Wireless industry groups praised efforts by the Federal Communications Commission to hold a spectrum auction in the 28 GHz band later this year.

But a panel of experts at the Competitive Carriers Association's Mobile Carriers Show in Las Vegas suggested the planned auction won't actually offer many new opportunities for operators.

"It's almost fully licensed right now," Steve Sharkey, T-Mobile's Government Affairs VP for technology and engineering policy, said of the 28 GHz band.

In the nation's top 50 markets, he said, only 2 percent of the band is available. But a subsequent auction planned for the 24 GHz band will offer more "greenfield space" to carriers, and he noted that other spectrum bands — especially 39 GHz — offer greater opportunities to companies.

"I hope there's some openness to ... adding additional bands into that auction," Sharkey said.

Kevin Zvokel, the North American head of networks for Ericsson, added that the 28 GHz auction would still benefit capacity in urban areas and offer additional use cases in more sparsely populated areas, while Tom Peters, a senior adviser with Hogan Lovells and former chief engineer at the FCC's Wireless Telecommunications Bureau, said that the agency's moves are promising — even if he expressed skepticism that a November auction actually goes forward.

"It's good to have ambitious goals," Peters said.

Panelists at the CCA's Mobile Carriers Show discuss upcoming spectrum auction. (Credit: Andy Szal)

Taking Advantage of Mid-Band

Although the FCC's efforts in high-band spectrum gained the most attention of late, the agency continues to develop rules for the 3.5 GHz band, and officials are also exploring opening additional avenues in nearby spectrum.

Sharkey reiterated T-Mobile's position that licenses in the Citizens Broadband Radio Service band should cover longer periods of time and larger geographic areas. Industry supporters believe those changes would spur needed investment in a band that panelists called a sweet spot for 5G networks around the world.

In addition to altering the license terms, Peters said current limits on power use in that spectrum is preventing carriers from reaching their full potential in those bands.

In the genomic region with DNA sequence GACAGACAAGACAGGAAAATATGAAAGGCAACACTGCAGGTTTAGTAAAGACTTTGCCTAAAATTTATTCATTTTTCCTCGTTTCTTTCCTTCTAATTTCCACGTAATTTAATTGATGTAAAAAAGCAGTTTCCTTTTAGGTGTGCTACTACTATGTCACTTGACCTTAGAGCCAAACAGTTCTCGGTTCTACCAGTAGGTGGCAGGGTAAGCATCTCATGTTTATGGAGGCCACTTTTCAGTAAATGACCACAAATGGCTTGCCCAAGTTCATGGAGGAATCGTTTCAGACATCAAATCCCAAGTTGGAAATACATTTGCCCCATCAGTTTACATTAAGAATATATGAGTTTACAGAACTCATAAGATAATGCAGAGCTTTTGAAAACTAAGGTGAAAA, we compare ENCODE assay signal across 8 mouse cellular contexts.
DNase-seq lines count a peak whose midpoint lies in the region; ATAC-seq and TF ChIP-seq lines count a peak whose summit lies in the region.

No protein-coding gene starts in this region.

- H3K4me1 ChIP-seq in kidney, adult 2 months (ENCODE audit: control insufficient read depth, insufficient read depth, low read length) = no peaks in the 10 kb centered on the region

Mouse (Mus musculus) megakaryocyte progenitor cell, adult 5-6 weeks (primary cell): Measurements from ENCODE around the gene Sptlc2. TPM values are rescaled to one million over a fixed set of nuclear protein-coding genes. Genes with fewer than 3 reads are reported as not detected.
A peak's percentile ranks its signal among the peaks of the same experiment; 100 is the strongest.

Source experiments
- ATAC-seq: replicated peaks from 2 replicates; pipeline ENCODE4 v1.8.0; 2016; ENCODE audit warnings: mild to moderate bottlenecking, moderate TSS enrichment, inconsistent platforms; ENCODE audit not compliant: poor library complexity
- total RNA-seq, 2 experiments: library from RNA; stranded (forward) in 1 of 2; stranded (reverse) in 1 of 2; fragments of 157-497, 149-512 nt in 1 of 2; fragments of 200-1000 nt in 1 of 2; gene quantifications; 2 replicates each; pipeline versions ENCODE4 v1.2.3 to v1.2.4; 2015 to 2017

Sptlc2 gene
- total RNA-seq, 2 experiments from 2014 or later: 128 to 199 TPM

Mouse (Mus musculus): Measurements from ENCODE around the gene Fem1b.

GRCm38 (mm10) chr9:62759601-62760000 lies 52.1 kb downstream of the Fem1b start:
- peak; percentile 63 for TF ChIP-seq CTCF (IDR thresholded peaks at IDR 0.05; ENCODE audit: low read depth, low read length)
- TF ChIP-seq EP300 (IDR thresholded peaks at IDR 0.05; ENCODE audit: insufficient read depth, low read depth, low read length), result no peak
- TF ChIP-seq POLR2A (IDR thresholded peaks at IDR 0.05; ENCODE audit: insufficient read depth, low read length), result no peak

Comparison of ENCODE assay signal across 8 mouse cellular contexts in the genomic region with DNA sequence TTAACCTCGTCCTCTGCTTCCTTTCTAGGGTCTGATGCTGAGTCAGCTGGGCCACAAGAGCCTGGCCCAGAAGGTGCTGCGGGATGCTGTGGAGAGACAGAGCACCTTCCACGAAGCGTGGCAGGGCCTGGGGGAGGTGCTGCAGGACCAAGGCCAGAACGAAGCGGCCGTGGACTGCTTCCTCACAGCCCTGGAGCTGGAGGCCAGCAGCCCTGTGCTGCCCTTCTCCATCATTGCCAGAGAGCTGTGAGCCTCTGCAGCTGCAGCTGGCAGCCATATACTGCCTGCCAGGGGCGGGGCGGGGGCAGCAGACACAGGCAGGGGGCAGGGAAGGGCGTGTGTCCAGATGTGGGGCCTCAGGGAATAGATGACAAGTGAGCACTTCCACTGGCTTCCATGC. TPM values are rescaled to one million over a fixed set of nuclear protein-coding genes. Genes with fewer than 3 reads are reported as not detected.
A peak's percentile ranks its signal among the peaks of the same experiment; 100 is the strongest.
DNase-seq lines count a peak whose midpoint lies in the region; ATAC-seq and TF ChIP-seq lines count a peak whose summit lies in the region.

FCC Chairman Ajit Pai said last month that the agency would seek to make more spectrum available from 3.7 GHz to 4.2 GHz, while Phillip Berenbroick, senior policy counsel at advocacy group Public Knowledge, noted this morning that the NTIA is looking at spectrum just below the CBRS band.

"This is the beachfront property that all the carriers want," Zvokel said of mid-band spectrum.

Small Cell Changes

The panelists also discussed additional recent, as well as forthcoming, rules changes from the FCC.

Sharkey said this month's vote to lift federal oversight of small cell installations was a welcome change from a system that was frequently "abused," while Zvokel said "it already has" made his job — which can see siting delays from weeks to years — easier.

The other panelists, meanwhile, were less enthusiastic.

Berenbroick noted that consumers groups largely sat out the rule-making process, but tribes and local historic groups voiced strong opposition about the proposal and the process of implementing it.

He predicted that litigation would tie up the rule changes for a significant amount of time.

Peters, meanwhile, said the industry "may need to think about alternative solutions" to prevent multiple carriers from installing their own equipment at the same sites — all to cover small geographic areas.

"That's a lot of small cells," Peters said.

Sharkey said T-Mobile already has a team working with communities to help resolve any equipment or siting issues.

"Nobody wants to steamroll municipalities, but there's got to be a process," he said.

USF Funding Proposal

Sharkey noted that T-Mobile receives Universal Service Funding and offers ZTE phones to its customers — policies that could put the carrier in the crosshairs of a newly announced FCC proposal.

Pai said the commission would vote next month on a measure to ban Universal Service Fund dollars from going to companies deemed "national security" risks — widely assumed to be Huawei and ZTE due to concerns over their ties to the Chinese government.

Sharkey said the FCC must resolve questions about how a security risk is determined and how to implement that policy. He suggested that network equipment is far different than devices that go to end-users.

"We don't think there's a security threat that they pose," Sharkey said of T-Mobile's ZTE phones.

All the panelists shared the view that a "nationalized" 5G build-out floated by the White House would not happen, but conceded that concerns over winning the race to 5G was real and that the need to reach all areas of the country, Berenbroick said, was "an important conversation to have."